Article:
Campus & Community

A touch of rot

3 min read

Conservators freshen Blaschka apples for display in Glass Flowers gallery

Can a few bad apples be a good thing?

A new exhibit inside the Glass Flowers gallery at the Harvard Museum of Natural History proves the answer is yes.

The 78 delicate creations of “Rotten Apples,” only a few of which have been out of storage this century, are part of the Ware Collection of Blaschka Glass Models of Plants. Mixed in with the bunch are pears, plums, and apricots.

“When I was a kid, this was an apple I’d eat, I didn’t care about the scabbing,” said conservator Scott E. Fulton, making final repairs to an apple cataloged as “839 Malus pumila.”

An orchard apple branch with sooty mold on the leaves, caused by the fungus <em>Capnodium salicinum</em>. Rose Lincoln/Harvard Staff Photographer

“The details are so natural — right down to the capillaries on the leaf.”

Father and son Leopold and Rudolf Blaschka created more than 4,000 glass models of 780 plant species between 1886 and 1936. Fulton, along with Glass Flowers manager Jennifer Brown, spent months preparing the apples for exhibition.

The conservator, who has worked with the Glass Flowers for 21 years, said restoring the apples to exhibit-worthy condition meant grappling with the effects of age and, at times, lingering damage from the days when storage and exhibit spaces were kept warm by coal-fired furnaces.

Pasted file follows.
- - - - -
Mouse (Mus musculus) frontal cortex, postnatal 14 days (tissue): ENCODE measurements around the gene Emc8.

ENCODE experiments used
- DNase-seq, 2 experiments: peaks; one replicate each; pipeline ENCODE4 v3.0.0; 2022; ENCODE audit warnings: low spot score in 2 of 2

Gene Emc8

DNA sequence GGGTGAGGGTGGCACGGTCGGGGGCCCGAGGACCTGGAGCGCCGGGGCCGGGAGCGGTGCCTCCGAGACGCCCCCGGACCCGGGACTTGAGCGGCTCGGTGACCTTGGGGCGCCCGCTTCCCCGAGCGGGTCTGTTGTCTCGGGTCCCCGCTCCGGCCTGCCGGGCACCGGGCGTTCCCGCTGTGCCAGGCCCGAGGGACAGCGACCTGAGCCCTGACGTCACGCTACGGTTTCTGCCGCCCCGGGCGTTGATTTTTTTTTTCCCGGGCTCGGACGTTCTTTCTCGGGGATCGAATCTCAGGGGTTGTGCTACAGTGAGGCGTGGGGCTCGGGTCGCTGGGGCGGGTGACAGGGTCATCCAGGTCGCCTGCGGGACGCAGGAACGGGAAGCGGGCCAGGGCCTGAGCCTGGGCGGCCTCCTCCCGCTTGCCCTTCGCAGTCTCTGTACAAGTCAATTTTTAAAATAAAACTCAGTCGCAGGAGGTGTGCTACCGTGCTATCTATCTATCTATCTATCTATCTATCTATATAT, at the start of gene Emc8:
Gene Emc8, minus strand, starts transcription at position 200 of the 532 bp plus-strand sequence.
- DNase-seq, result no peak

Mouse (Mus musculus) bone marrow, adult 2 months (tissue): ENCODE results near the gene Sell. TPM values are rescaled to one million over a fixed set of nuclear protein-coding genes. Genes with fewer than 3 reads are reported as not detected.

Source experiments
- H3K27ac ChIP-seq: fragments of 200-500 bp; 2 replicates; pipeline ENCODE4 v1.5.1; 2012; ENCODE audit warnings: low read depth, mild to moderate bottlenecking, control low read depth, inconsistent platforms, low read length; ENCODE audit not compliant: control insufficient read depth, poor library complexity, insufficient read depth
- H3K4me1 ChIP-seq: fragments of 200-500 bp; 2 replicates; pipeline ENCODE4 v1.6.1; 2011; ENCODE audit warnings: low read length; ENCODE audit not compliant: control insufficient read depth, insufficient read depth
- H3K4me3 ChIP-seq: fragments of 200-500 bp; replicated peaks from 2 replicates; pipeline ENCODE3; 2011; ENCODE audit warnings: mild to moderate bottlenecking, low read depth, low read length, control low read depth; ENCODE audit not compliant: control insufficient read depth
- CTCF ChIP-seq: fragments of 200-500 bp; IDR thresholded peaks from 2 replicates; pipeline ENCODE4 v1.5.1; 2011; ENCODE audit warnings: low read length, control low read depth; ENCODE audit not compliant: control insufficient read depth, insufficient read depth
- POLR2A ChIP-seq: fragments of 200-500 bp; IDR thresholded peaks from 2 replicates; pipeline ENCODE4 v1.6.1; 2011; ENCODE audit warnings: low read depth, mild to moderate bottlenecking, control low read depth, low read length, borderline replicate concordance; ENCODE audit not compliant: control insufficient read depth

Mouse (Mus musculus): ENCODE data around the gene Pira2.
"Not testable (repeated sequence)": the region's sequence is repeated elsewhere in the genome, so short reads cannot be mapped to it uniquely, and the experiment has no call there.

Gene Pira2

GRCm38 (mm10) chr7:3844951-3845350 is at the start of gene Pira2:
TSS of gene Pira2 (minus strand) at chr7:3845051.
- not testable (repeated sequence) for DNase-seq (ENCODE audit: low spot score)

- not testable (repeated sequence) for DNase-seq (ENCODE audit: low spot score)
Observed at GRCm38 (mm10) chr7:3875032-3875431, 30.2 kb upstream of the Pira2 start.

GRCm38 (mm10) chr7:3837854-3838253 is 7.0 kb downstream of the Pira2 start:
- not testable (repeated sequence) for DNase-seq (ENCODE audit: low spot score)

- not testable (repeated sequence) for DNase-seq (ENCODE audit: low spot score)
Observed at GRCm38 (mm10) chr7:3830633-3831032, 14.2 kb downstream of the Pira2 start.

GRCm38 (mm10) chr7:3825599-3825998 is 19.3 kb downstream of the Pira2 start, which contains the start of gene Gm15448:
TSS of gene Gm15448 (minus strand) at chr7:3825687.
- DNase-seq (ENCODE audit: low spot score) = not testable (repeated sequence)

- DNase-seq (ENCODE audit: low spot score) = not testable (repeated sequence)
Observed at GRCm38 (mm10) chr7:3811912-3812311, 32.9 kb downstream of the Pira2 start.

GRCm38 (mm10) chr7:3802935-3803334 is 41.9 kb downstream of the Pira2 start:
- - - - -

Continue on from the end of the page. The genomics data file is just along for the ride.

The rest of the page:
Woman restores glass flower
Jennifer Brown, collection manager, prepares an orchard apple with brown rot, caused by the fungus <em>Monilinia fructigena</em>. Rose Lincoln/Harvard Staff Photographer

He pointed to some white spotting on the leaves of an apple branch.

“It looks like the disease, but it’s not. It’s a lead salt that migrates during the more humid months and crystallizes on the surface when the air dries during the heating season. That can be very problematic.”

To remove soot and dirt without losing the vibrant color of the models, Fulton used a mineral spirit. In addition, he created what he called acrylic resin “slurries” pigmented to match the natural colors of green earth and yellow ocher. The resin slurries also reinforce and consolidate the glass.

Scott Fulton, conservator, carefully restores the sooty mold piece. Rose Lincoln/Harvard Staff Photographer

York Imperial, Alexander, Russet, Cox’s Pomona, and English Pearmain are among the fruit varieties on display. Diseases include fungal rot from an Aspergillus species, brown rot caused by the fungus Monilinia fructigena, and Brooks fruit spot from Mycosphaerella pomi. Sixteen wax models from the Economic Botany collection of the University Herbaria are also part of the show.

“People love the Glass Flowers, but this makes the exhibit more dynamic, and gives them more reason to come back,” Brown said.